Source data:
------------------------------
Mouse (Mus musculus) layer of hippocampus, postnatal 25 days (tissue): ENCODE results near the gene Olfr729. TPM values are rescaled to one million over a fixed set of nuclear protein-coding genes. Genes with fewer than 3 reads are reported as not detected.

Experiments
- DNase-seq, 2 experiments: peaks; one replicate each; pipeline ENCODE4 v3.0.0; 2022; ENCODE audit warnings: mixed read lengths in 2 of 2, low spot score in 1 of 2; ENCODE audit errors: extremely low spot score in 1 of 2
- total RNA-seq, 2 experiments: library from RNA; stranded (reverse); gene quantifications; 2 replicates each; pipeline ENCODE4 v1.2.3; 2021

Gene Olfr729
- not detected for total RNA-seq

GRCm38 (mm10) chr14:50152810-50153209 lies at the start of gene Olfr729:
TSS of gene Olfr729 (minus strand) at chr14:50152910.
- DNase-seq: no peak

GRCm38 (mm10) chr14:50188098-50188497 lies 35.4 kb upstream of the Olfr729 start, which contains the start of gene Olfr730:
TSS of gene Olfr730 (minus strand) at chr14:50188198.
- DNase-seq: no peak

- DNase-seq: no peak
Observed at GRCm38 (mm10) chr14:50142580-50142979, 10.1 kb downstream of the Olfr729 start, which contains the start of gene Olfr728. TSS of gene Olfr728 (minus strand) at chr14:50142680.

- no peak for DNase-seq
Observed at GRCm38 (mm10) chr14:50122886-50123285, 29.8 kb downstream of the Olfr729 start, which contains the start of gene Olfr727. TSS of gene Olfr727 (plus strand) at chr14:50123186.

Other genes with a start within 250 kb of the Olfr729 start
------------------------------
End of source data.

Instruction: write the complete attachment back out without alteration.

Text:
Mouse (Mus musculus) layer of hippocampus, postnatal 25 days (tissue): ENCODE results near the gene Olfr729. TPM values are rescaled to one million over a fixed set of nuclear protein-coding genes. Genes with fewer than 3 reads are reported as not detected.

Experiments
- DNase-seq, 2 experiments: peaks; one replicate each; pipeline ENCODE4 v3.0.0; 2022; ENCODE audit warnings: mixed read lengths in 2 of 2, low spot score in 1 of 2; ENCODE audit errors: extremely low spot score in 1 of 2
- total RNA-seq, 2 experiments: library from RNA; stranded (reverse); gene quantifications; 2 replicates each; pipeline ENCODE4 v1.2.3; 2021

Gene Olfr729
- not detected for total RNA-seq

GRCm38 (mm10) chr14:50152810-50153209 lies at the start of gene Olfr729:
TSS of gene Olfr729 (minus strand) at chr14:50152910.
- DNase-seq: no peak

GRCm38 (mm10) chr14:50188098-50188497 lies 35.4 kb upstream of the Olfr729 start, which contains the start of gene Olfr730:
TSS of gene Olfr730 (minus strand) at chr14:50188198.
- DNase-seq: no peak

- DNase-seq: no peak
Observed at GRCm38 (mm10) chr14:50142580-50142979, 10.1 kb downstream of the Olfr729 start, which contains the start of gene Olfr728. TSS of gene Olfr728 (minus strand) at chr14:50142680.

- no peak for DNase-seq
Observed at GRCm38 (mm10) chr14:50122886-50123285, 29.8 kb downstream of the Olfr729 start, which contains the start of gene Olfr727. TSS of gene Olfr727 (plus strand) at chr14:50123186.

Other genes with a start within 250 kb of the Olfr729 start